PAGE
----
Now that jets, bombs and violence are back in the news, we turn our interest to Lockheed Martin, Boeing, the United States Air Force, which together have figured out how to make the F-22 Raptor supersonic warplane deliver bombs faster and higher than ever before. It does this by accurately computing an altitude and distance from the target where the weapon can be released with the highest probability of scoring a hit. This accuracy is possible because of an algorithm developed by Boeing, Phantom Works and the Air Force that computes the Launch Acceptability Region (LAR), taking into account navigation, weather, target and weapon information.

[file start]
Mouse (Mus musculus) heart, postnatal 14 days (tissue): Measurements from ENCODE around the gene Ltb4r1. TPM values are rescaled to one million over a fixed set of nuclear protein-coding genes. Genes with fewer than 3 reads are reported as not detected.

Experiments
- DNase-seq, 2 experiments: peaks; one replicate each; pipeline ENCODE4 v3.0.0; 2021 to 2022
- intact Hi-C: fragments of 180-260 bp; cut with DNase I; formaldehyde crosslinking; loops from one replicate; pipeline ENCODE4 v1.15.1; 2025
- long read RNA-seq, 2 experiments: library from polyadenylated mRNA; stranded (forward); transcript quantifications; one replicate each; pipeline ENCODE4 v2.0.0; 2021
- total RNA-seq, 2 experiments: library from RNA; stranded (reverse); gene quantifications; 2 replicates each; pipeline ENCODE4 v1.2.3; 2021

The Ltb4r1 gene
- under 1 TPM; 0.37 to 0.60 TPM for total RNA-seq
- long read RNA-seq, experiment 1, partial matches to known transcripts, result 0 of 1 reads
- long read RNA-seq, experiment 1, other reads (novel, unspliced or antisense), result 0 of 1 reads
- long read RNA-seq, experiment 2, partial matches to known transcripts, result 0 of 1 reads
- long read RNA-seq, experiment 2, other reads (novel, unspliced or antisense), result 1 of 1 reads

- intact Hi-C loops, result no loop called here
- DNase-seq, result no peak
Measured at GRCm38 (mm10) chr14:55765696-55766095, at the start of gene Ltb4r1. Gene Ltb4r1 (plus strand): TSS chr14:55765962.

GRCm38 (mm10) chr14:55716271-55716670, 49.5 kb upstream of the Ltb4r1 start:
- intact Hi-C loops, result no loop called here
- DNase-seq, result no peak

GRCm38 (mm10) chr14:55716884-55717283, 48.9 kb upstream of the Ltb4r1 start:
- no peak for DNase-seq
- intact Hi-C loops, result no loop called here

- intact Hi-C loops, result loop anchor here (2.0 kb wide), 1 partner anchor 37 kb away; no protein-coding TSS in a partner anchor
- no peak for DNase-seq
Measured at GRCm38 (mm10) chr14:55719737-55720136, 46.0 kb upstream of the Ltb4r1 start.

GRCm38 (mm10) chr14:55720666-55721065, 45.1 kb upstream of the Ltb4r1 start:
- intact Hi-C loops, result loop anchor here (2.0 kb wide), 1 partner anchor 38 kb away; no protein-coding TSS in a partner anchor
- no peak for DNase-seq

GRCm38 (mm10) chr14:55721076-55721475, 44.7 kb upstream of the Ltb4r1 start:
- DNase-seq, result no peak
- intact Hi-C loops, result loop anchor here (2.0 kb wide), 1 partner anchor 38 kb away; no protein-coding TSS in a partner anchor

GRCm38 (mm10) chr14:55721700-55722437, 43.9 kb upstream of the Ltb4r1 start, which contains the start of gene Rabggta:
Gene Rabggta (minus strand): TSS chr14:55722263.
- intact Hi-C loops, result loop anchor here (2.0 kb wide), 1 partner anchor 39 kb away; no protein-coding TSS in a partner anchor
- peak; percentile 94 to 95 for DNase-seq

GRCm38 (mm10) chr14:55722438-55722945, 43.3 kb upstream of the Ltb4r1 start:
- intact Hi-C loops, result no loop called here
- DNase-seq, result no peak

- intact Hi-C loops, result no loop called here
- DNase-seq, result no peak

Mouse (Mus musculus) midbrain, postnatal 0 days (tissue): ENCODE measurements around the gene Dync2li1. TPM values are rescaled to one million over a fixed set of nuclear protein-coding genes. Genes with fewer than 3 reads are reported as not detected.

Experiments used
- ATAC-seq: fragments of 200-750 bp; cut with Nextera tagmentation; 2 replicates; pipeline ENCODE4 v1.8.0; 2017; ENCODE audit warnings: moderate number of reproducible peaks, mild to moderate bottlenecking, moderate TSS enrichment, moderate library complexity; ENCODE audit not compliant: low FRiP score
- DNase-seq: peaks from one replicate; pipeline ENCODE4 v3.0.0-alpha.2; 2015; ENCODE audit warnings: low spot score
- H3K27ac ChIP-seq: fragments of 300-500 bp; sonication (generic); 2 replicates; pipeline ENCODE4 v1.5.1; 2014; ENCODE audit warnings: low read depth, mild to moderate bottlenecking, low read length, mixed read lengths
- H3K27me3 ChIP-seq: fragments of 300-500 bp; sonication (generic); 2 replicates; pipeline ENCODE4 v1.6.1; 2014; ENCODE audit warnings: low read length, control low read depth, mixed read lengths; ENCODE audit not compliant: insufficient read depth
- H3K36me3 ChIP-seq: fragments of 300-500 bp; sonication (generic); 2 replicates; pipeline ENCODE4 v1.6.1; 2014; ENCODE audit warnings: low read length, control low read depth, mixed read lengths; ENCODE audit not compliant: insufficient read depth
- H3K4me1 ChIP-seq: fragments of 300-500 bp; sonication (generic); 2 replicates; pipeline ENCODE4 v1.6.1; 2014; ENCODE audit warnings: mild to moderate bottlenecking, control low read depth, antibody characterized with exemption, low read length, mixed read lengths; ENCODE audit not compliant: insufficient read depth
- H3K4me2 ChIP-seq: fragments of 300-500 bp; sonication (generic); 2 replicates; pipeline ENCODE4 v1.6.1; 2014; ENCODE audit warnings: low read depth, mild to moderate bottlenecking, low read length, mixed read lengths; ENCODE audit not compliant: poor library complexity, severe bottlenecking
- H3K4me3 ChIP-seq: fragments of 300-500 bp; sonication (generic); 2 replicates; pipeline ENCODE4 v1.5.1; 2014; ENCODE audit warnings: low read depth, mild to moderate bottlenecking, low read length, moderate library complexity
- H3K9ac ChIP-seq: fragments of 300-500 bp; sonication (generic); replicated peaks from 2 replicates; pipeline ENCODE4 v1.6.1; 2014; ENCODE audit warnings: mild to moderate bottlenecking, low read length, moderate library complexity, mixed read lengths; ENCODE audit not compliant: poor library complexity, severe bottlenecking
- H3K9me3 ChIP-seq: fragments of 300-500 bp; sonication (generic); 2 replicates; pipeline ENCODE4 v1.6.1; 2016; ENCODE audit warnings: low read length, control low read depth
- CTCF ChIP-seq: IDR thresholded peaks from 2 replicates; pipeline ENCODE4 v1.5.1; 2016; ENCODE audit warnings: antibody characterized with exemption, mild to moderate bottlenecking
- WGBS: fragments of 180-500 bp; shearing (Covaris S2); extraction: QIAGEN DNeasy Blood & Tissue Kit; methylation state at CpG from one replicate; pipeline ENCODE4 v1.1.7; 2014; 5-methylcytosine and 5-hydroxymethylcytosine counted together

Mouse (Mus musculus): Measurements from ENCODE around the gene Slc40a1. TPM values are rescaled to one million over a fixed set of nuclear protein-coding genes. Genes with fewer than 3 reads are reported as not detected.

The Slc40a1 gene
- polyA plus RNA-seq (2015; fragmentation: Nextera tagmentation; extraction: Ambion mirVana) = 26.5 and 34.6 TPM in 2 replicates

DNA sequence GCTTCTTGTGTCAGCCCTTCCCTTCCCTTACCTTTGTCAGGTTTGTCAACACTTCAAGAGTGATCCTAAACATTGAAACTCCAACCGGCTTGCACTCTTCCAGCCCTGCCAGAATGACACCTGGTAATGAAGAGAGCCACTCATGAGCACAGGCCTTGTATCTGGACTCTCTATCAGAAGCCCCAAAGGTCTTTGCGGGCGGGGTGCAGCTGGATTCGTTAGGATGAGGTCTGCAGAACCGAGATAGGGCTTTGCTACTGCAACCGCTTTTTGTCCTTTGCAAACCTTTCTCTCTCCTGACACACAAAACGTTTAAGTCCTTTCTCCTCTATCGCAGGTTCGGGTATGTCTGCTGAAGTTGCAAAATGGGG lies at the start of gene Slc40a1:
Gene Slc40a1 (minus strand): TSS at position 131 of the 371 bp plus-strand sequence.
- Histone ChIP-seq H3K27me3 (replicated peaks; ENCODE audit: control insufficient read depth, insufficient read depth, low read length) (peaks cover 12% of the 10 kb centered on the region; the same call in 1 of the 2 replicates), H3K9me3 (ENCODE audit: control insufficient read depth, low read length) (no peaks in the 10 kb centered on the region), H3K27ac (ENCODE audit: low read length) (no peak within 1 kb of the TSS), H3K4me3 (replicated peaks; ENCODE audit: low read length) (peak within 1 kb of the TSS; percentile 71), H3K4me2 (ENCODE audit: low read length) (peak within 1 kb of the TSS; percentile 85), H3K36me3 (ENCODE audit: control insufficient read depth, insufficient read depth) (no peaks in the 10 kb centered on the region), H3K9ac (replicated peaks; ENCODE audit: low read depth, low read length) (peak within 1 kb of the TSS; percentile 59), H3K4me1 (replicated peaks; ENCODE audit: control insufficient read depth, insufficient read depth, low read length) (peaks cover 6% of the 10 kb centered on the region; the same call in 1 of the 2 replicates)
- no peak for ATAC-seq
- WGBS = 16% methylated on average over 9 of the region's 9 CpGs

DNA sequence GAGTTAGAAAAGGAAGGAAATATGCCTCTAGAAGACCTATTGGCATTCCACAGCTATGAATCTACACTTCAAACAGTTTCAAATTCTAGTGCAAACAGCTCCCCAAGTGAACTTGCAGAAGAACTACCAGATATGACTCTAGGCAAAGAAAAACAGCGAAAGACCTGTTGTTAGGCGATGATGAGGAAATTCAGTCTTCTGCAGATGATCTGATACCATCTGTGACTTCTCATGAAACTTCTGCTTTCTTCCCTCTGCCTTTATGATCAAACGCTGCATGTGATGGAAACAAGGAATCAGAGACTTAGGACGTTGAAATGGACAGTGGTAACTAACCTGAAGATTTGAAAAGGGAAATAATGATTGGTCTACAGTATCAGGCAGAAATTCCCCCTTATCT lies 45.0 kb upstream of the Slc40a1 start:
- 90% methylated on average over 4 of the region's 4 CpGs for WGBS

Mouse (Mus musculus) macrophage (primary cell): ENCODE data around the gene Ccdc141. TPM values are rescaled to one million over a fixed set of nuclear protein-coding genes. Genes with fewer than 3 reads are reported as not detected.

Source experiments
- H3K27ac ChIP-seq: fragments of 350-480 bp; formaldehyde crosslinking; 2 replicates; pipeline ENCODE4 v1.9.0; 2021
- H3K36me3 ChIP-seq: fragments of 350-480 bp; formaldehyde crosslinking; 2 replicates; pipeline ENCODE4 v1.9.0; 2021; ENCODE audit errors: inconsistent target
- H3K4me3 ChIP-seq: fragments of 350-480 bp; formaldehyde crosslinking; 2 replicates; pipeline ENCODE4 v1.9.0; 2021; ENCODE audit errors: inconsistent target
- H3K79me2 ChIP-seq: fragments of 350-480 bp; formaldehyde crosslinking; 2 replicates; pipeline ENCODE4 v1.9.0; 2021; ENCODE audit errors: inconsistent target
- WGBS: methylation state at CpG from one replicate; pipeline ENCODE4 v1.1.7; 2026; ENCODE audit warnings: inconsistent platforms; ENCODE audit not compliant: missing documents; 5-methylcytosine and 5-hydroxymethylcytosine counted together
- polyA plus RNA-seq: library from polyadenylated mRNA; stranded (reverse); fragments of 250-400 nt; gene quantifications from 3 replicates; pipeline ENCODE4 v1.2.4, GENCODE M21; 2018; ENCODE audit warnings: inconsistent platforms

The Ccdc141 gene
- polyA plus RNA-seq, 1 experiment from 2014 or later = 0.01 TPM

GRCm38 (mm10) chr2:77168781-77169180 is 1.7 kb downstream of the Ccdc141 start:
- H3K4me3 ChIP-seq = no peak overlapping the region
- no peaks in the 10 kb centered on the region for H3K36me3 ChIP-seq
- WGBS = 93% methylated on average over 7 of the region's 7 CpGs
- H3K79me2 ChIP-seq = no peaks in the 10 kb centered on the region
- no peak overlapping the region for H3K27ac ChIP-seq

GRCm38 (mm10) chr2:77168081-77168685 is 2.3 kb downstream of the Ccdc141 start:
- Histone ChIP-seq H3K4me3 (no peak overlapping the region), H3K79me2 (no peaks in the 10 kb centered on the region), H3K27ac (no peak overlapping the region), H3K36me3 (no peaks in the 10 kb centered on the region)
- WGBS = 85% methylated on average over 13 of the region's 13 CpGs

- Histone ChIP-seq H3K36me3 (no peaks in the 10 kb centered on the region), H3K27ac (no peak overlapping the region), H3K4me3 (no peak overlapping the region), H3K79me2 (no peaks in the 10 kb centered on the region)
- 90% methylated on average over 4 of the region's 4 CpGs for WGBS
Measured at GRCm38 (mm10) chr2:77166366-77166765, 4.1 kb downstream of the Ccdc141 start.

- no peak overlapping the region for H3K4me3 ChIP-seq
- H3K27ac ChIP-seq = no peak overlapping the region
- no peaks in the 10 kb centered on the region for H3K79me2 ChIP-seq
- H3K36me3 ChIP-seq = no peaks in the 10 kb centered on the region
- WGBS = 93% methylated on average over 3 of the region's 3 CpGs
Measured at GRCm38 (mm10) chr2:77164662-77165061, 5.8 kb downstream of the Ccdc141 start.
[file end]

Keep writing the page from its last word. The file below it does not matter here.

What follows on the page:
To achieve the new milestone, the Air Force flew an F-22 at 50,000 feet and released a 1000-pound JDAM (Joint Direct Attack Munition—it's a bomb) at a speed of 1142 mph. That precision-guided smart bomb then destroyed a tiny target 27.5 miles away. This is significant because the higher and faster one of these jets can fly while delivering bombs, the less chance it has of being shot down by enemy fire. That must be a good thing, because after all, what we really want to do is protect our own brave Air Force pilots while killing as many precisely-targeted human beings as possible on the ground.